America’s David Morse was Director General from 1948-1970 when the number of Member States doubled, the Organization took on its universal character, industrialized countries became a minority among developing countries, the budget grew five-fold and the number of officials quadrupled. The ILO established the Geneva-based International Institute for Labour Studies in 1960 and the International Training Centre in Turin in 1965. The Organization won the Nobel Peace Prize on its 50th anniversary in 1969.
Under Britain’s Wilfred Jenks, Director-General from 1970-73, the ILO made advanced further in the development of standards and mechanisms for supervising their application, particularly the promotion of freedom of association and the right to organize.
His successor Francis Blanchard of France, expanded ILO’s technical cooperation with developing countries and averted damage to the Organization, despite the loss of one quarter of its budget following US withdrawal from 1977-1980. The ILO also played a major role in the emancipation of Poland from dictatorship, by giving its full support to the legitimacy of the Solidarnosc Union based on respect for Convention No. 87 on freedom of association, which Poland had ratified in 1957.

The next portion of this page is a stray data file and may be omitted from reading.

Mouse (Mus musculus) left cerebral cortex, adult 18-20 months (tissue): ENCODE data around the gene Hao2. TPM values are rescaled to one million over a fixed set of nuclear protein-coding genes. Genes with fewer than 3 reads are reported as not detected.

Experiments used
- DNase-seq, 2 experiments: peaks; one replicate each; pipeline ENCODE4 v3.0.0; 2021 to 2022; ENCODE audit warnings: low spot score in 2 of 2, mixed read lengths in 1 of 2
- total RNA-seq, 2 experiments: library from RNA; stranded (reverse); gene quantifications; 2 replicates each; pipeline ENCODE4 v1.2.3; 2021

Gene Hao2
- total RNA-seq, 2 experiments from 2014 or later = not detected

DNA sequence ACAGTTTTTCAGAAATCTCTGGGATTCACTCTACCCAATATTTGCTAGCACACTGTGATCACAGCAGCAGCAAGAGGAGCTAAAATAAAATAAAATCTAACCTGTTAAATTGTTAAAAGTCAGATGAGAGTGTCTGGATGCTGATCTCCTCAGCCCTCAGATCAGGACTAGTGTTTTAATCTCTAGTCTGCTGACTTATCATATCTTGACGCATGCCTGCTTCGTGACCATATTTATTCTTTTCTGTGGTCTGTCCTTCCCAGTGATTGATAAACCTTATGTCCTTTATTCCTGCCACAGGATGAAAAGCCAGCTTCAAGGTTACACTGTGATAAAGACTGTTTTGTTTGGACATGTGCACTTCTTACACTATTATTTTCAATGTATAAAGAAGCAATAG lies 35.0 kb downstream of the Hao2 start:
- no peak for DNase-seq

Belgium’s Michel Hansenne succeeded him in 1989 and guided the ILO into the post-Cold War period, emphasizing the importance of placing social justice at the heart of international economic and social policies. He also set the ILO on a course of decentralization of activities and resources away from the Geneva headquarters.
On 4 March 1999, Juan Somavia of Chile took over as Director General. He emphasizes the importance of making decent work a strategic international goal and promoting a fair globalization. He also underlines work as an instrument of poverty alleviation and ILO’s role in helping to achieve the Millennium Development Goals, including cutting world poverty in half by 2015.